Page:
The U17s first opponent was the powerhouse club Colorado Rush from Denver, CO.  The Rush started on the front foot, earning multiple corner kicks in the opening 15 minutes but were unable to finish any of them.  In perhaps the best chance of the match for either team, Hailey Farrington had a break-away in the 20th minute but missed the target.  The U17s acquitted themselves well in the remainder of the first half, and went into the break 0-0 with a slight edge in possession – though most of it was in their defensive half.  The second half saw the Colorado Rush up their tempo and press higher on the field.  In the final 10 minutes they pinned the Wisconsin team deep, but some great defending and toughness was enough to preserve the 0-0 tie – a great result.

Day Two

Determined to redeem themselves after the disappointment of day one, the U16s faced Texas Rush on Sunday.  They started sharply, and pinned Texas Rush deep in their end early.  Great build-up play from the back four (Nicole Norfolk, Emily Ehlert, Emma Tabor, and Peighton Steffen) consistently found Santana, Amara Thompkins, and Maddie Tabor in midfield, and the attacking trio of Mahrt, Dallet, and Jaskaniec were quick and dynamic.  The team hit the crossbar twice in the opening 15 minutes, and the Rush goalkeeper made a breakaway save on Mahrt.  The U16s created multiple additional opportunities which they couldn't quite finish, and all of these spurned chances would be costly later.  Rush went down a man in the 35th minute when Jaskaniec was taken down and injured on another goal-scoring opportunity, changing the tenor of the game.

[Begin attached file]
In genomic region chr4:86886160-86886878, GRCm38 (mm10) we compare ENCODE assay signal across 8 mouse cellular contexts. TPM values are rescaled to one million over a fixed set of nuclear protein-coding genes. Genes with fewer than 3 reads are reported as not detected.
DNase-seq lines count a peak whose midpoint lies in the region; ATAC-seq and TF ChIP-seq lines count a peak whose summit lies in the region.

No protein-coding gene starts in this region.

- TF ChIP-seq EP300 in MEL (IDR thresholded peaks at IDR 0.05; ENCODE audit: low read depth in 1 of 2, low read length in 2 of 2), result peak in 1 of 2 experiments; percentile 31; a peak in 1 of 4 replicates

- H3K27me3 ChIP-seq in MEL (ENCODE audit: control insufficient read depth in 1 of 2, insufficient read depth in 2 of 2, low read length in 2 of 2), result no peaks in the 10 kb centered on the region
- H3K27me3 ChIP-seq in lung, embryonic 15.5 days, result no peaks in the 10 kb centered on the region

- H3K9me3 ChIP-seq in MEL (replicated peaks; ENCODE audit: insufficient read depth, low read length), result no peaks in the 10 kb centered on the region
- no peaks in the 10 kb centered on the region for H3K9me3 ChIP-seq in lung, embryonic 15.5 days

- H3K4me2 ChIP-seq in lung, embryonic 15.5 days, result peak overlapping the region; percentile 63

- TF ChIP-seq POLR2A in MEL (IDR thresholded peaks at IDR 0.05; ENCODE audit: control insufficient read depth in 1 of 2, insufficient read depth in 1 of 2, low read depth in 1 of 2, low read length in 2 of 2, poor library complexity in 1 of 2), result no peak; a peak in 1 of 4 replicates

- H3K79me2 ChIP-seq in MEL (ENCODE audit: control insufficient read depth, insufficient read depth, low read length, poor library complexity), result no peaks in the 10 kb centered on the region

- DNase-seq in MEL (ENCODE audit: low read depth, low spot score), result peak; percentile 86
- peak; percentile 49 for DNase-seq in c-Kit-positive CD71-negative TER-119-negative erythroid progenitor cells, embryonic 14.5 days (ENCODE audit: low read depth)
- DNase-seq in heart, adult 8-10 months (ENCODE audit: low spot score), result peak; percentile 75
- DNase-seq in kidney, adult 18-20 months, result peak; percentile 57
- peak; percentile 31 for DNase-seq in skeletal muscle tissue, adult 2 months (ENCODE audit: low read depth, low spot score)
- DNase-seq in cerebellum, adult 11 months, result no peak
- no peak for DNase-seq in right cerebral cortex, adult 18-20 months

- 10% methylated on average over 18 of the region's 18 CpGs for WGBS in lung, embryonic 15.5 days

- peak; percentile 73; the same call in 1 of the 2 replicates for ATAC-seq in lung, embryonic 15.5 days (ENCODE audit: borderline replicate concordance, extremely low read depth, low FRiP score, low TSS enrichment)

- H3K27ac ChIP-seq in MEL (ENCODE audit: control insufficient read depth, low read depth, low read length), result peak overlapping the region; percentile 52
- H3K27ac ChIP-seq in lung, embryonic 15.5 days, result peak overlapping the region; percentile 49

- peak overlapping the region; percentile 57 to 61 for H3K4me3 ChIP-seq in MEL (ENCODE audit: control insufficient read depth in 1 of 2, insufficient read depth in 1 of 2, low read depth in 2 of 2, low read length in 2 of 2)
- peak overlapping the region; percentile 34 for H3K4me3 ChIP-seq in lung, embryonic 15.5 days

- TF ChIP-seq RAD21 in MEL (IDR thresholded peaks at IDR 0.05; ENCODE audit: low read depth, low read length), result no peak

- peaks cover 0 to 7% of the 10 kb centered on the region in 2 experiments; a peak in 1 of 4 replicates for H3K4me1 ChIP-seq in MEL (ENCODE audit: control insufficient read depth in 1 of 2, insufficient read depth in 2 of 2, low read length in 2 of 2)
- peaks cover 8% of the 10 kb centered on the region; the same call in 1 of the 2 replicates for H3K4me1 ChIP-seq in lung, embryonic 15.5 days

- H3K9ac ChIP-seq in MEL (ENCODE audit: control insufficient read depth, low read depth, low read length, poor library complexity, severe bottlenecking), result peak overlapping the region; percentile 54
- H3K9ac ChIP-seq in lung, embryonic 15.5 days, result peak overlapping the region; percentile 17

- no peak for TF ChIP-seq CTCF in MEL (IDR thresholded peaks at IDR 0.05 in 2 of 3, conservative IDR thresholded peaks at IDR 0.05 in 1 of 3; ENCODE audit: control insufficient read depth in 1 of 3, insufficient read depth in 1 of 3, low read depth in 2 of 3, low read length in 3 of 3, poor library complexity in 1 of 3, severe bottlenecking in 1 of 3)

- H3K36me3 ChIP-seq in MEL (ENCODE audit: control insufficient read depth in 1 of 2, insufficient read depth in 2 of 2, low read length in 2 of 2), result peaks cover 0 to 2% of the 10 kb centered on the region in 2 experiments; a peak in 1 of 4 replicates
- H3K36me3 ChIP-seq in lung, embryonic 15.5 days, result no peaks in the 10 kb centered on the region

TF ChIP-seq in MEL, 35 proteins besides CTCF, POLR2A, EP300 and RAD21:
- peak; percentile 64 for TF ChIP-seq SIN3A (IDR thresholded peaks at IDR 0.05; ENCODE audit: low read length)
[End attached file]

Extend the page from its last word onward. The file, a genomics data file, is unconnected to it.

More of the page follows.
In the second half a more determined Texas Rush team bottled up the Wisconsin attack, though they were clearly conceding possession.  The tactic worked when a counter-attack goal put the Texas Rush up 1-0 with their first shot on goal in the 55th minute.  Despite multiple more chances to finish the game, the U16s were unable to find the back of the net and fell 0-1.